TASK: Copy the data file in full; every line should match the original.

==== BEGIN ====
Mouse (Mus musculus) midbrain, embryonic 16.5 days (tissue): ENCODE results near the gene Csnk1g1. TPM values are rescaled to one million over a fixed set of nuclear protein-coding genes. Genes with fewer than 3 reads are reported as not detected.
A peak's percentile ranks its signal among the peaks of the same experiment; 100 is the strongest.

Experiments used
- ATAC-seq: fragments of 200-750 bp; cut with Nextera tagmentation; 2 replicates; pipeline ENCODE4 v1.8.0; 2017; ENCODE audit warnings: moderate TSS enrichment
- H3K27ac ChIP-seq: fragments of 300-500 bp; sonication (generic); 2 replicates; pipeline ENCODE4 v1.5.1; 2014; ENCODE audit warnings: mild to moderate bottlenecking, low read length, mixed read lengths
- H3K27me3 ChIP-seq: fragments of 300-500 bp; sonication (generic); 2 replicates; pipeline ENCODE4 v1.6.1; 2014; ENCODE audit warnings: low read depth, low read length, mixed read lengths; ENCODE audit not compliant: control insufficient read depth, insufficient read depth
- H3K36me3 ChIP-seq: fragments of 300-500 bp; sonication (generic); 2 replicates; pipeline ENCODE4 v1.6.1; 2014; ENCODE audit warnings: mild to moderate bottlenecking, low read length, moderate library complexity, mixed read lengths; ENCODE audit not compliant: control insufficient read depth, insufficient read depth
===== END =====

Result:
Mouse (Mus musculus) midbrain, embryonic 16.5 days (tissue): ENCODE results near the gene Csnk1g1. TPM values are rescaled to one million over a fixed set of nuclear protein-coding genes. Genes with fewer than 3 reads are reported as not detected.
A peak's percentile ranks its signal among the peaks of the same experiment; 100 is the strongest.

Experiments used
- ATAC-seq: fragments of 200-750 bp; cut with Nextera tagmentation; 2 replicates; pipeline ENCODE4 v1.8.0; 2017; ENCODE audit warnings: moderate TSS enrichment
- H3K27ac ChIP-seq: fragments of 300-500 bp; sonication (generic); 2 replicates; pipeline ENCODE4 v1.5.1; 2014; ENCODE audit warnings: mild to moderate bottlenecking, low read length, mixed read lengths
- H3K27me3 ChIP-seq: fragments of 300-500 bp; sonication (generic); 2 replicates; pipeline ENCODE4 v1.6.1; 2014; ENCODE audit warnings: low read depth, low read length, mixed read lengths; ENCODE audit not compliant: control insufficient read depth, insufficient read depth
- H3K36me3 ChIP-seq: fragments of 300-500 bp; sonication (generic); 2 replicates; pipeline ENCODE4 v1.6.1; 2014; ENCODE audit warnings: mild to moderate bottlenecking, low read length, moderate library complexity, mixed read lengths; ENCODE audit not compliant: control insufficient read depth, insufficient read depth